Kubernetes / Networking / Security / Sponsored

Sysdig Brings Zero Trust Network Security to Kubernetes

17 Nov 2020 5:00am, by

This week at Kubecon+CloudNativeCon North America, container security company Sysdig is bringing its zero-trust security approach to Kubernetes with the introduction of its Zero Trust Network Security for Kubernetes. The approach expands upon the company’s usual approach of container scanning and runtime security by adding network visibility and automated rule creation using Kubernetes’ native policies.

Defined by Forrester Research and popularized by Google, the Zero Trust security model differs from traditional security approaches in that nothing is trusted by default, no matter where it may live, whereas a traditional approach may allow anything within your network or application to freely interact with anything else inside the same perimeter. In cloud native terms, this might mean one microservice speaking with another, as long as it lives on the same Kubernetes node.

Sysdig’s new approach allows its users to take advantage of Kubernetes’ native policies to impose a zero-trust security posture by making it easier to set up the policies and then view the effects of those policies once in place. While this may sound simple enough, Sysdig Vice President of Product Knox Anderson explains that setting up Kubernetes network policies was often a sticking point.

“We can take the time to implement down from weeks to hours,” said Anderson. “We’re really making the process of companies adopting Kubernetes’ network policies much easier by providing deep visibility through Sysdig. What a customer will be able to do is easily look at our topology map, see service to service communication, decide what they want to allow, and then we will automate the creation of a Kubernetes network policy from that, but then apply to their cluster.”

The topology map mentioned is another new feature in this release that allows its users to visualize all communication into and out of a particular pod, service, and application. With the combination of the map and the automated rule creation, Anderson said this addresses a particular gap in the industry.

“The main challenge we saw with customers is that app teams have the context of application A to application B, but they have no idea how Kubernetes network policies work. And then the operations team knows how to write a Kubernetes policy, but has no clue, at the app level, which applications should communicate with each other. So we’re really helping bridge this gap between developers and operators,” said Anderson.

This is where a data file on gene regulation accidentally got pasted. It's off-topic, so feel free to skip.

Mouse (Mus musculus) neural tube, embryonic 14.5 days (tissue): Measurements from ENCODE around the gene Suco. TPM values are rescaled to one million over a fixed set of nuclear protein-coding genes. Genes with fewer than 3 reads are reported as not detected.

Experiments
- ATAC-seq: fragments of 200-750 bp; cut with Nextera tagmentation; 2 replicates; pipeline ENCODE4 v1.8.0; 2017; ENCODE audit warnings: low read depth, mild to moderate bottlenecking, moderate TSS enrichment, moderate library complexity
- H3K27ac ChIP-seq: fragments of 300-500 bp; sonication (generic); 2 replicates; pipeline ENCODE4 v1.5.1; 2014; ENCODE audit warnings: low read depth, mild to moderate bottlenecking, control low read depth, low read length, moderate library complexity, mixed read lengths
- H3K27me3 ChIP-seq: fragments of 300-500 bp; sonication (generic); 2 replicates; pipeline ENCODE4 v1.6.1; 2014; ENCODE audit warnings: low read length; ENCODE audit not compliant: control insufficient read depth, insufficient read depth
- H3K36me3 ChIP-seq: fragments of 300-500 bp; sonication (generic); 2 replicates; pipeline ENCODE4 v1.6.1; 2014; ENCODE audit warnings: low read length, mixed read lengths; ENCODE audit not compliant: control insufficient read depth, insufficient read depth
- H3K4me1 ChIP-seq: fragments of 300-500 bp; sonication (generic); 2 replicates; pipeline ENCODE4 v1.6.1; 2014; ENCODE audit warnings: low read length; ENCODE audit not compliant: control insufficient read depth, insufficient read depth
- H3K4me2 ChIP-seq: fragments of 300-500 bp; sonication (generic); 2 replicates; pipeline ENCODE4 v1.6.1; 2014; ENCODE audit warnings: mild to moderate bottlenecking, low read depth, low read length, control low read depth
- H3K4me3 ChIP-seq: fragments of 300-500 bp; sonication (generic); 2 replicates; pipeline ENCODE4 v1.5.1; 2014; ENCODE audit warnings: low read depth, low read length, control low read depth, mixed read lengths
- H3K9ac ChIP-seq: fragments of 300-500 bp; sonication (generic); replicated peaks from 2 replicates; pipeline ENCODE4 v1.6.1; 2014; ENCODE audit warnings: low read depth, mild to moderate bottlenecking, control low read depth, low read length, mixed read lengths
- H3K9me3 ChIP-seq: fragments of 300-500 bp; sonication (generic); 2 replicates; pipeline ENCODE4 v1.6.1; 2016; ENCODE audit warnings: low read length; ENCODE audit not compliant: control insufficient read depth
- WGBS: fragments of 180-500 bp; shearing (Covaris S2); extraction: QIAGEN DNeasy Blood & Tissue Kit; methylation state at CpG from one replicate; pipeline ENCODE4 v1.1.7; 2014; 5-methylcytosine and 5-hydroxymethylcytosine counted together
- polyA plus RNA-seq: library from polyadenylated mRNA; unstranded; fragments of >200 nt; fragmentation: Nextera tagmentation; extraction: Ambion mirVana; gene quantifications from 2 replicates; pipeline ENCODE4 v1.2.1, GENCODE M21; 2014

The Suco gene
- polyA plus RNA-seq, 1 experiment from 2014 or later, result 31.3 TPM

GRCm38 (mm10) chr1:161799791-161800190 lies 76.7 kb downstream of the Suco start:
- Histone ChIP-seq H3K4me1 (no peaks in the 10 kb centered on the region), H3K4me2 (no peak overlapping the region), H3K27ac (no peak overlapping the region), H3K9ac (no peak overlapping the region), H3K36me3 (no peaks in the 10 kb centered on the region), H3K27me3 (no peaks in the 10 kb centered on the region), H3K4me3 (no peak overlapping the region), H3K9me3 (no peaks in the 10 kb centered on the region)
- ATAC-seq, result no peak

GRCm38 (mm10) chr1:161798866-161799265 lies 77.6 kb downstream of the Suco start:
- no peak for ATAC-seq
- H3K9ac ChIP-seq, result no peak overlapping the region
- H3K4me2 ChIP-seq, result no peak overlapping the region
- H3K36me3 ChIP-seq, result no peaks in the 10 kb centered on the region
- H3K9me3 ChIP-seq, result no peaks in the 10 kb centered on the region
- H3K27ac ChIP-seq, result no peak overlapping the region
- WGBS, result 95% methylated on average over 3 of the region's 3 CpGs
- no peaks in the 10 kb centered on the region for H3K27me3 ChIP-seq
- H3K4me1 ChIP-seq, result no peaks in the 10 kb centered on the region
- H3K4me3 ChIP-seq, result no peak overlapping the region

The use of Kubernetes network policies, he mentioned, was also a differentiator from how others might approach the problem, instead of using a man-in-the-middle type approach, which might overwrite a binary or override runC or modify IP tables. Those approaches, while valid, can also introduce a latency that is not present by using Kubernetes network policies. Sysdig Chief Marketing Officer Janet Matsuda said that it also kept things simple, always a good idea when dealing with security.

“We continue to add to the capabilities around zero trust to make sure that, even though Kubernetes is open by default, we’re making it easier for the DevOps and security teams to work together to put those zero trust controls in place. The approach that we use for that is to use Kubernetes native controls and stick to open source controls, rather than adding another piece of the puzzle,” said Matsuda. “Kubernetes networking is already complicated enough. You don’t want to have a security tool that’s in place doing something in conflict with the state of the universe that Kubernetes expects.”

The final piece of Sysdig’s approach is Sysdig Audit Tap, which gives DevOps teams the ability to identify and monitor every connection made by a process, even if a connection is unsuccessful. With this, explained Matsuda, Sysdig users can verify that their network policy isn’t causing any problems and instead providing the zero-trust environment they want.

“This audit tab capability is broader than zero trust in network security, but it is an important component, because once you have those policies in place, you want to say, ‘Here are the network connections that were blocked, here are the network connections that are happening,’ and really validate that you have implemented it properly,” said Matsuda. “That can help you understand, maybe someone’s trying to attack your environment or it could be that you have the wrong policy in place. That loopback of ‘plan ahead, implement, and then check what’s happening’ is really that closed-loop circle you need to have with zero trust.”

The new functionality will be available today as a part of the Sysdig Enterprise tier at no additional cost.

Feature image by Jason Dent on Unsplash.

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